As most of us know by now, Donald Trump’s campaign slogan is “Make America Great Again.” It’s a carbon copy of Ronald Reagan’s, “Let’s Make America Great Again” slogan in 1980. The ambiguity of Trump’s four words is immense. What exactly does “great” mean? And what is the word “again” referring to? There may be no real answers to these questions. This is definitely a possibility. But I think Trump knows exactly what he’s doing. (Not to say he’s not an idiot; he most certainly is.)

For many people, “Make America Great Again” is meaningless political rhetoric, but for some the implications of this statement are abundantly clear: Make America White Again. This is the kind of sentiment that Trump is purposely inciting with his slogan. In fact, it’s something that the Republican party has been dabbling in since before the days of Reagan.

Indeed, this is dog whistle politics at its finest. A dog whistle is a political message that means one thing to the general population, but has a different and more specific meaning to a targeted sub-group of people. In this context, the targeted sub-group is racists, and the meaning is that minorities have ruined America. Dog whistling is the subtle way that many Republicans appeal to racists, without ostracizing mainstream voters.

Why do Republicans do this?  Around the 1960s, the party establishment figured out that using explicitly racist terms isn’t cool and is not a good way to get elected. But they needed to find a way to keep bigots voting for the GOP. They started using terms like “welfare queen” to reinforce the notion that the federal government only serves people of color.

Republicans’ first priority is tax cuts for them and their rich “one percenter” friends. The problem with this platform is that it does not translate into the necessary amount of votes to win the election. I hate to break it to you, but you need more than one percent of the vote to win elections. That’s why Republicans have added the Christian right to their coalition by taking stances against abortion and gay rights. And it’s also why Republicans have added racists to their coalition.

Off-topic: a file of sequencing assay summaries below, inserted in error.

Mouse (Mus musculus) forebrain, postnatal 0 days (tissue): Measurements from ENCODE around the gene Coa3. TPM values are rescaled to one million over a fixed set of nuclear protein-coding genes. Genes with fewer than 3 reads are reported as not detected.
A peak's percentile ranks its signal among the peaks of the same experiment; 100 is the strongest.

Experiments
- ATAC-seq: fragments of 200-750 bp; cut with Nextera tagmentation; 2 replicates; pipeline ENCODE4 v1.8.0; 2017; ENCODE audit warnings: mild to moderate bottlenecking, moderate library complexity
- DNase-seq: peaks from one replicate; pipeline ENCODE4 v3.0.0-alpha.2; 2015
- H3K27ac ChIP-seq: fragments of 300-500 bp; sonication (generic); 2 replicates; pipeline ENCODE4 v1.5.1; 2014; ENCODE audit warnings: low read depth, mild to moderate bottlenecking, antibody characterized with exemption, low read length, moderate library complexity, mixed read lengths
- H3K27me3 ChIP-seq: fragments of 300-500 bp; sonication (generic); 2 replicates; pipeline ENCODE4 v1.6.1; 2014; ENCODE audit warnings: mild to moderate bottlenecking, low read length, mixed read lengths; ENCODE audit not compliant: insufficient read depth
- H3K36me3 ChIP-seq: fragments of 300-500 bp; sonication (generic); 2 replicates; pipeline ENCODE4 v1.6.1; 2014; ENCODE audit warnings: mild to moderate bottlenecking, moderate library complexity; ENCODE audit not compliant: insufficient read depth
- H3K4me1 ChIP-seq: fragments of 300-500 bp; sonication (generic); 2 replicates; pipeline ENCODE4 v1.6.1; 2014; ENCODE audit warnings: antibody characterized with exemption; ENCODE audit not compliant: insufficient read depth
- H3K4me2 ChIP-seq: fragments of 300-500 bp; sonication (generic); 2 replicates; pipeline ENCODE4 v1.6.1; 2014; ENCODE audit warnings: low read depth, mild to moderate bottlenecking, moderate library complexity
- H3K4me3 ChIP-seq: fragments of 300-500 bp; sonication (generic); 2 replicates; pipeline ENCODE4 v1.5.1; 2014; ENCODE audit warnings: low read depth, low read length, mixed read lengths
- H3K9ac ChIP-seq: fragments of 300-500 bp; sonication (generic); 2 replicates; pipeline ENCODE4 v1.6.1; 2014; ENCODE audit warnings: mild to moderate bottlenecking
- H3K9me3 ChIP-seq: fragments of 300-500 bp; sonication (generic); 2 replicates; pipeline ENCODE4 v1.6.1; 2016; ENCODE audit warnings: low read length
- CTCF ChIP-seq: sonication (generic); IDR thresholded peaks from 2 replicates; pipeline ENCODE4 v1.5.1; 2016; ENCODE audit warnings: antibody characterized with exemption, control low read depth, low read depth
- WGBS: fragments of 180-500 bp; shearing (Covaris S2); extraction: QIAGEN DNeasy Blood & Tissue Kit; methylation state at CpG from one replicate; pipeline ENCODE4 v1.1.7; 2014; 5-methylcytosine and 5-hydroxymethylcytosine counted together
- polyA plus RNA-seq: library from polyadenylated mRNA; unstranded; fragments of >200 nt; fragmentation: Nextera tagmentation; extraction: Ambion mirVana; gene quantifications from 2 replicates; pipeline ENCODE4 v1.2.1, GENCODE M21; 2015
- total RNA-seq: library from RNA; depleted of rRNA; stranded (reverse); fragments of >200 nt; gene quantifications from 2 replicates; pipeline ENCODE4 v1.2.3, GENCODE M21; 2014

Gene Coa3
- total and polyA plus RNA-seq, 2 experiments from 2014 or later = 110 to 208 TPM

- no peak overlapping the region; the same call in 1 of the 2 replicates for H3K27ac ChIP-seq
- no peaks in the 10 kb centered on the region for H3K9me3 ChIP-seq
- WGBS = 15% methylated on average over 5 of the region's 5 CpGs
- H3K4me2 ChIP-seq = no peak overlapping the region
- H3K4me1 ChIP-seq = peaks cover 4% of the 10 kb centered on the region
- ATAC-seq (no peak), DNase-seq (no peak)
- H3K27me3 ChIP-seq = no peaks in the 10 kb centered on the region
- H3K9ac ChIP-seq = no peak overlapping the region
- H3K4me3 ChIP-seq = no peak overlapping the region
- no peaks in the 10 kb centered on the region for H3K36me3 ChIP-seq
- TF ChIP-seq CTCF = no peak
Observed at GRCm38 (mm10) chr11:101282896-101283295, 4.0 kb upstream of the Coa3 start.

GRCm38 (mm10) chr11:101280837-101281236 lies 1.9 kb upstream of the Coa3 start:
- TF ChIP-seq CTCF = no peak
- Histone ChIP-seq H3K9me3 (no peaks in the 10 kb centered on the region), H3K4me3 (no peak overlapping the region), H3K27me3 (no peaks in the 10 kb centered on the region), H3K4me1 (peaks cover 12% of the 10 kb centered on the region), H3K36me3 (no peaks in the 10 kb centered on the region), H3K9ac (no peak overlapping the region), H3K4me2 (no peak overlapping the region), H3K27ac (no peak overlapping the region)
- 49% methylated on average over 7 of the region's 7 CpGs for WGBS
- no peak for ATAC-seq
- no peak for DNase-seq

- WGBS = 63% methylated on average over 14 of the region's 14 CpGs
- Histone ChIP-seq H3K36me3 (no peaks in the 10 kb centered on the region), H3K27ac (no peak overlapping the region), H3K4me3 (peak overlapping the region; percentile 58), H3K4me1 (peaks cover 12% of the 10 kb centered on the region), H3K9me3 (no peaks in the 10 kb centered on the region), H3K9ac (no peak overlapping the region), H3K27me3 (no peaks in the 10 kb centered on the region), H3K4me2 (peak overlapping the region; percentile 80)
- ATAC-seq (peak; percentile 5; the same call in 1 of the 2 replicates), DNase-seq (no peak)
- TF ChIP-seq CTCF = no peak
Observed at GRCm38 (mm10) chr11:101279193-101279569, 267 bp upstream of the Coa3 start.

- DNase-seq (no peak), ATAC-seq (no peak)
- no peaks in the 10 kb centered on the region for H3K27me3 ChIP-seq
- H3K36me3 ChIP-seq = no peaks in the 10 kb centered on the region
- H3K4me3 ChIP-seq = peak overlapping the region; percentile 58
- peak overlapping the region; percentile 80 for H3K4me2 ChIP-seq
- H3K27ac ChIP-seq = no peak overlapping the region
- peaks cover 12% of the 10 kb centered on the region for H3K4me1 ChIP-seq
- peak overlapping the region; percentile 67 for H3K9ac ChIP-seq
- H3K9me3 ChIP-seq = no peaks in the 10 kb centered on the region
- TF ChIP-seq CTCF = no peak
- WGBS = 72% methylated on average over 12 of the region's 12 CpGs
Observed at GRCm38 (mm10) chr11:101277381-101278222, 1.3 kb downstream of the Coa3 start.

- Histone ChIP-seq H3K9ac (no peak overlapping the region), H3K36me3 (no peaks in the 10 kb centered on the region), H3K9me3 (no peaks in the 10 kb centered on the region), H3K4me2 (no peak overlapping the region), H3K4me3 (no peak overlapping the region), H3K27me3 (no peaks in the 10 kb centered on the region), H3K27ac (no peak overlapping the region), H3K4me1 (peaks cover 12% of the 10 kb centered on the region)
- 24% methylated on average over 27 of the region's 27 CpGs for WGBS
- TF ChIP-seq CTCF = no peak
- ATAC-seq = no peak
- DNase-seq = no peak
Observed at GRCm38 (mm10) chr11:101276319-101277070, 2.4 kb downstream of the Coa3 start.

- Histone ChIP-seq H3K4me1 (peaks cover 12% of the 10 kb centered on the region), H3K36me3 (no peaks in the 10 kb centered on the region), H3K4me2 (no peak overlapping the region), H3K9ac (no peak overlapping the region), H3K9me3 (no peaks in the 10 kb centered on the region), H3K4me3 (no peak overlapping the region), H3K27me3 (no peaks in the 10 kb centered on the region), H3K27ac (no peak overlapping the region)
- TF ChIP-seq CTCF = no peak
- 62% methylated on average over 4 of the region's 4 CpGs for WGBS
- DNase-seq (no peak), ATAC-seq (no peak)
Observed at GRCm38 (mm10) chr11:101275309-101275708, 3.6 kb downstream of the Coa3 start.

What’s interesting about Trump is that he has ditched the whole cutting taxes part of the Republican party. Trump has actually hinted at raising taxes on the rich, he is against free trade, and, in the past, he has spoken in favor of Planned Parenthood and gun control. As we can see from Trump’s success, it turns out that many Republicans do not really believe in the baseline conservative ideology of small government and low taxes. Many of these people’s strongest held belief is that people of color are ruining America. It’s no coincidence that Trump is so popular—his rhetoric has tapped into the hostility of a large part of the Republican base.

South Carolina’s primary exit polls show that 20 percent of Trump supporters believe that ending slavery was a bad idea, and 70 percent want the Confederate flag flying above official grounds in their state. Another third believe that Japanese internment was a good idea. A majority also believes that Muslims should be barred from entering the country. Incidentally, many of us have seen the video of fellow Bates student, Kiernan Majerus-Collins, arguing at a Trump rally with supporters who spew harmful and untrue Islamic stereotypes.

Trump’s success is the product of a half-century worth of the Republican Party’s subtle courting of racists and bigots.